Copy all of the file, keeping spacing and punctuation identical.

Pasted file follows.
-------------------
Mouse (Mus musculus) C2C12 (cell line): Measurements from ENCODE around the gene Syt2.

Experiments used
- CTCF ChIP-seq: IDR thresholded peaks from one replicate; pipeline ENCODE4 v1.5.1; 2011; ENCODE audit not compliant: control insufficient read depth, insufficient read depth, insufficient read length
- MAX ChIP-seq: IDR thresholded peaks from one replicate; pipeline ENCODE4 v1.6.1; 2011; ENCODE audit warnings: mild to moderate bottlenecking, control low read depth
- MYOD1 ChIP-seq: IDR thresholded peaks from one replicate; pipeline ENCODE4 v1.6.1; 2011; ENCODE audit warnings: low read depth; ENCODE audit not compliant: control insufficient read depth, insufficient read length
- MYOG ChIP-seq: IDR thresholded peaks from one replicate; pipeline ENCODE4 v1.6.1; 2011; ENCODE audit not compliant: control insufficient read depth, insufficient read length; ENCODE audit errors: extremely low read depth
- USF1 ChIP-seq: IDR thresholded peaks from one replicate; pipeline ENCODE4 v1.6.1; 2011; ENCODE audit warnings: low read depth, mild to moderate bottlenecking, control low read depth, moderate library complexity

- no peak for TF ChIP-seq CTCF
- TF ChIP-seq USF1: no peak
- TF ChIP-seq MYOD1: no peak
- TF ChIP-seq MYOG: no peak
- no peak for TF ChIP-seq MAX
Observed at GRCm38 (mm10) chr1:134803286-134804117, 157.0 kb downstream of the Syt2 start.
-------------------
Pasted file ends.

Mouse (Mus musculus) C2C12 (cell line): Measurements from ENCODE around the gene Syt2.

Experiments used
- CTCF ChIP-seq: IDR thresholded peaks from one replicate; pipeline ENCODE4 v1.5.1; 2011; ENCODE audit not compliant: control insufficient read depth, insufficient read depth, insufficient read length
- MAX ChIP-seq: IDR thresholded peaks from one replicate; pipeline ENCODE4 v1.6.1; 2011; ENCODE audit warnings: mild to moderate bottlenecking, control low read depth
- MYOD1 ChIP-seq: IDR thresholded peaks from one replicate; pipeline ENCODE4 v1.6.1; 2011; ENCODE audit warnings: low read depth; ENCODE audit not compliant: control insufficient read depth, insufficient read length
- MYOG ChIP-seq: IDR thresholded peaks from one replicate; pipeline ENCODE4 v1.6.1; 2011; ENCODE audit not compliant: control insufficient read depth, insufficient read length; ENCODE audit errors: extremely low read depth
- USF1 ChIP-seq: IDR thresholded peaks from one replicate; pipeline ENCODE4 v1.6.1; 2011; ENCODE audit warnings: low read depth, mild to moderate bottlenecking, control low read depth, moderate library complexity

- no peak for TF ChIP-seq CTCF
- TF ChIP-seq USF1: no peak
- TF ChIP-seq MYOD1: no peak
- TF ChIP-seq MYOG: no peak
- no peak for TF ChIP-seq MAX
Observed at GRCm38 (mm10) chr1:134803286-134804117, 157.0 kb downstream of the Syt2 start.